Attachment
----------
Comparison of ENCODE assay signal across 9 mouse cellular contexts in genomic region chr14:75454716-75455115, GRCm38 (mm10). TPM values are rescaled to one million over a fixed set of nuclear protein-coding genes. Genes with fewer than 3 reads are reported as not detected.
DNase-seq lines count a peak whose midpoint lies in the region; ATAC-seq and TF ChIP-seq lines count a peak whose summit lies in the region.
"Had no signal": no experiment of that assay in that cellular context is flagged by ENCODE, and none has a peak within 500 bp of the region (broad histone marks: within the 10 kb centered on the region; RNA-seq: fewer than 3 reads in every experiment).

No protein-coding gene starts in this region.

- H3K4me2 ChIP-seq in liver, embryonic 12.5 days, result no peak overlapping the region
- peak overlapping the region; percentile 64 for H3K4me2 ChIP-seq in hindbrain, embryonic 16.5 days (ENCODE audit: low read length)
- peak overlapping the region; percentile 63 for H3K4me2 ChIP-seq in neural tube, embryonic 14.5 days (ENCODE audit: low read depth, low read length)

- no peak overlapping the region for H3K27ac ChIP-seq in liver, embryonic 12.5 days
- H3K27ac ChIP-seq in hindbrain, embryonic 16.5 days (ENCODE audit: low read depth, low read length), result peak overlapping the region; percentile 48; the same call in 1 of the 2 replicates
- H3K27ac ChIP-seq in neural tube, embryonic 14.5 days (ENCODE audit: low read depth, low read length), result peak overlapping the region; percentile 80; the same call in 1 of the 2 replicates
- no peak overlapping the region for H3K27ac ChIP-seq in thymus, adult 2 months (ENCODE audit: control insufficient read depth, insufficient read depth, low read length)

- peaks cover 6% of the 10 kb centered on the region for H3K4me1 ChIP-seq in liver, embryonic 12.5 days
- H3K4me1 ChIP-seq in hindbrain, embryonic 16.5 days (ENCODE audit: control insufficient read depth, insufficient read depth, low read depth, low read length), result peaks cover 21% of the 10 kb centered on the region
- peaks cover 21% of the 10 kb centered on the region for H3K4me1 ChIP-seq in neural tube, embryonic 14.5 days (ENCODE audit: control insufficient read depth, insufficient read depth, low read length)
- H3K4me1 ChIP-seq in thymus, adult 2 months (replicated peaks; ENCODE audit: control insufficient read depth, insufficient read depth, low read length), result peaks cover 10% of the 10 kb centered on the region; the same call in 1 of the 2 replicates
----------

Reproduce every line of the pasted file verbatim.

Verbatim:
Comparison of ENCODE assay signal across 9 mouse cellular contexts in genomic region chr14:75454716-75455115, GRCm38 (mm10). TPM values are rescaled to one million over a fixed set of nuclear protein-coding genes. Genes with fewer than 3 reads are reported as not detected.
DNase-seq lines count a peak whose midpoint lies in the region; ATAC-seq and TF ChIP-seq lines count a peak whose summit lies in the region.
"Had no signal": no experiment of that assay in that cellular context is flagged by ENCODE, and none has a peak within 500 bp of the region (broad histone marks: within the 10 kb centered on the region; RNA-seq: fewer than 3 reads in every experiment).

No protein-coding gene starts in this region.

- H3K4me2 ChIP-seq in liver, embryonic 12.5 days, result no peak overlapping the region
- peak overlapping the region; percentile 64 for H3K4me2 ChIP-seq in hindbrain, embryonic 16.5 days (ENCODE audit: low read length)
- peak overlapping the region; percentile 63 for H3K4me2 ChIP-seq in neural tube, embryonic 14.5 days (ENCODE audit: low read depth, low read length)

- no peak overlapping the region for H3K27ac ChIP-seq in liver, embryonic 12.5 days
- H3K27ac ChIP-seq in hindbrain, embryonic 16.5 days (ENCODE audit: low read depth, low read length), result peak overlapping the region; percentile 48; the same call in 1 of the 2 replicates
- H3K27ac ChIP-seq in neural tube, embryonic 14.5 days (ENCODE audit: low read depth, low read length), result peak overlapping the region; percentile 80; the same call in 1 of the 2 replicates
- no peak overlapping the region for H3K27ac ChIP-seq in thymus, adult 2 months (ENCODE audit: control insufficient read depth, insufficient read depth, low read length)

- peaks cover 6% of the 10 kb centered on the region for H3K4me1 ChIP-seq in liver, embryonic 12.5 days
- H3K4me1 ChIP-seq in hindbrain, embryonic 16.5 days (ENCODE audit: control insufficient read depth, insufficient read depth, low read depth, low read length), result peaks cover 21% of the 10 kb centered on the region
- peaks cover 21% of the 10 kb centered on the region for H3K4me1 ChIP-seq in neural tube, embryonic 14.5 days (ENCODE audit: control insufficient read depth, insufficient read depth, low read length)
- H3K4me1 ChIP-seq in thymus, adult 2 months (replicated peaks; ENCODE audit: control insufficient read depth, insufficient read depth, low read length), result peaks cover 10% of the 10 kb centered on the region; the same call in 1 of the 2 replicates